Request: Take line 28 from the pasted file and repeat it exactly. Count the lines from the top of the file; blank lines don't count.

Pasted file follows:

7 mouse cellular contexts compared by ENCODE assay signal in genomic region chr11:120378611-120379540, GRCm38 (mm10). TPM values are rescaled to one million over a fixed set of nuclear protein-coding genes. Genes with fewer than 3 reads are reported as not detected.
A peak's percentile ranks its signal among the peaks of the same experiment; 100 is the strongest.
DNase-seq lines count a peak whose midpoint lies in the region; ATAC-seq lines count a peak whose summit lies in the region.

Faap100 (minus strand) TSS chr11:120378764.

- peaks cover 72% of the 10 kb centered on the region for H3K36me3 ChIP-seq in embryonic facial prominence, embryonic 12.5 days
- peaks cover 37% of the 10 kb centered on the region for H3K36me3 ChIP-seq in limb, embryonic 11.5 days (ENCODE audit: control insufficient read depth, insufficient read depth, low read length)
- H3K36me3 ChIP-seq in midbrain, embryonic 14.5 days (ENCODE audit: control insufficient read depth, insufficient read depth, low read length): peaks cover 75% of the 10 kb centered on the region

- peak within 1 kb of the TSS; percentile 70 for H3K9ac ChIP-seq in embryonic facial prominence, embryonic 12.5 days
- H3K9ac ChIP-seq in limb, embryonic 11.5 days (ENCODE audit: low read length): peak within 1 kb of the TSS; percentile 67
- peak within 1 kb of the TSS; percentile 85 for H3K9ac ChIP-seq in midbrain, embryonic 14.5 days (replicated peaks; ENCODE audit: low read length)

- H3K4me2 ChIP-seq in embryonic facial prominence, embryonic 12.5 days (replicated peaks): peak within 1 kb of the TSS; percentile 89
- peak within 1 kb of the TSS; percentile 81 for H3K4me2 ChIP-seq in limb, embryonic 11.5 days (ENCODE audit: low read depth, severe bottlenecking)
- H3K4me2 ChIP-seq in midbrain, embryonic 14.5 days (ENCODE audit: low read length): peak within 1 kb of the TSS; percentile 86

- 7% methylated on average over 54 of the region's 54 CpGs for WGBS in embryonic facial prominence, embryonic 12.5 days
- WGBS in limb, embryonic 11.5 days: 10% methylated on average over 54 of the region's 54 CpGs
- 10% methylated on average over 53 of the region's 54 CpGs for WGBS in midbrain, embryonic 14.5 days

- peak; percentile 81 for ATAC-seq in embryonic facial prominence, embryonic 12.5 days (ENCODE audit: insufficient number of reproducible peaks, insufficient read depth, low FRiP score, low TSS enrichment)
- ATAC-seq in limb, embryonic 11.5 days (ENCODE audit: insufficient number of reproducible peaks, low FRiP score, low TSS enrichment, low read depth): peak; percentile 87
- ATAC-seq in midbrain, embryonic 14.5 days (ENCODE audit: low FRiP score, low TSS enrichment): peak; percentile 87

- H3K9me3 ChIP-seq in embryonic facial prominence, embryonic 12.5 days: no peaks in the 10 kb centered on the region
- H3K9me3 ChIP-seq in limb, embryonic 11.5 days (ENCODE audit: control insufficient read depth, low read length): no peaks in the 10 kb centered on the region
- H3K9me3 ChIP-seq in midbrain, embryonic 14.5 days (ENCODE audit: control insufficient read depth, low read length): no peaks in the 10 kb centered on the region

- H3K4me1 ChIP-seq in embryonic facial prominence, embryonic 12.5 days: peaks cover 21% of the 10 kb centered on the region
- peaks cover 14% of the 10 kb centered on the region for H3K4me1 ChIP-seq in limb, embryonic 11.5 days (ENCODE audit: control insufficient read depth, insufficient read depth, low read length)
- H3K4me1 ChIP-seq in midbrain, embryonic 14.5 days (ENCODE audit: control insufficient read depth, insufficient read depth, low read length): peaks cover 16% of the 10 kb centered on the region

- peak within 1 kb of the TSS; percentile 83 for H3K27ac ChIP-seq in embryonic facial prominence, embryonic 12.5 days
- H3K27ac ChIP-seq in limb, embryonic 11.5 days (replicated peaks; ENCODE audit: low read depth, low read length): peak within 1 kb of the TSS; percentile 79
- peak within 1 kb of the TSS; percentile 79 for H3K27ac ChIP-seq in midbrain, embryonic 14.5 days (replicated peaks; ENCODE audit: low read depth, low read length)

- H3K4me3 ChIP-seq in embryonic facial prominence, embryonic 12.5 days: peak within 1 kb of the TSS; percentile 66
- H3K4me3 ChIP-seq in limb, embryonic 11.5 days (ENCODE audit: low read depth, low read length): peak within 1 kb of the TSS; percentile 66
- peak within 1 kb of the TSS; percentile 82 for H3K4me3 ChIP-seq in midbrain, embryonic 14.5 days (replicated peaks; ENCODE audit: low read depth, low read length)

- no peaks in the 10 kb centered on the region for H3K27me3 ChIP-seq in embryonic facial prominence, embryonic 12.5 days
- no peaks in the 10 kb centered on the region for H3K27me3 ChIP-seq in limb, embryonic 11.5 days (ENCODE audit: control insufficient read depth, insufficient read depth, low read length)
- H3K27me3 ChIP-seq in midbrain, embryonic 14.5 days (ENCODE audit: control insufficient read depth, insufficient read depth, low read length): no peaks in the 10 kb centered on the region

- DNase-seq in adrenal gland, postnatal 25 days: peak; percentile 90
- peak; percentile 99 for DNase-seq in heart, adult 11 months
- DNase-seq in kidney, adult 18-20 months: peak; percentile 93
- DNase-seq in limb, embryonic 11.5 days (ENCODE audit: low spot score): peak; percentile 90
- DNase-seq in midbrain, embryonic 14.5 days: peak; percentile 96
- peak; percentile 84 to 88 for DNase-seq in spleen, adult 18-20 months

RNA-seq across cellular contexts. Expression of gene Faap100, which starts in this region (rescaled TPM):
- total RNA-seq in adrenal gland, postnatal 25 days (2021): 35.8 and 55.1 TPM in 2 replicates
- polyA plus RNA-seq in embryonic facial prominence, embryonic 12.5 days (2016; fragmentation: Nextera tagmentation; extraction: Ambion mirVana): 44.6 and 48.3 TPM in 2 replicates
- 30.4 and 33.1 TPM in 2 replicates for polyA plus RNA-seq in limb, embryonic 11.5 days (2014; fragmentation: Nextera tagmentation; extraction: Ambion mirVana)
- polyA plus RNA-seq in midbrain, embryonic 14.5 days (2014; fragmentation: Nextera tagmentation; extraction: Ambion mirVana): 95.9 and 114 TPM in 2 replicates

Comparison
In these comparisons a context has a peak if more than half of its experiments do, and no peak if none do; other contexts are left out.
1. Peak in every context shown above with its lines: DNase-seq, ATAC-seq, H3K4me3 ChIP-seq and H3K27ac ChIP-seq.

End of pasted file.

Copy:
- peak within 1 kb of the TSS; percentile 79 for H3K27ac ChIP-seq in midbrain, embryonic 14.5 days (replicated peaks; ENCODE audit: low read depth, low read length)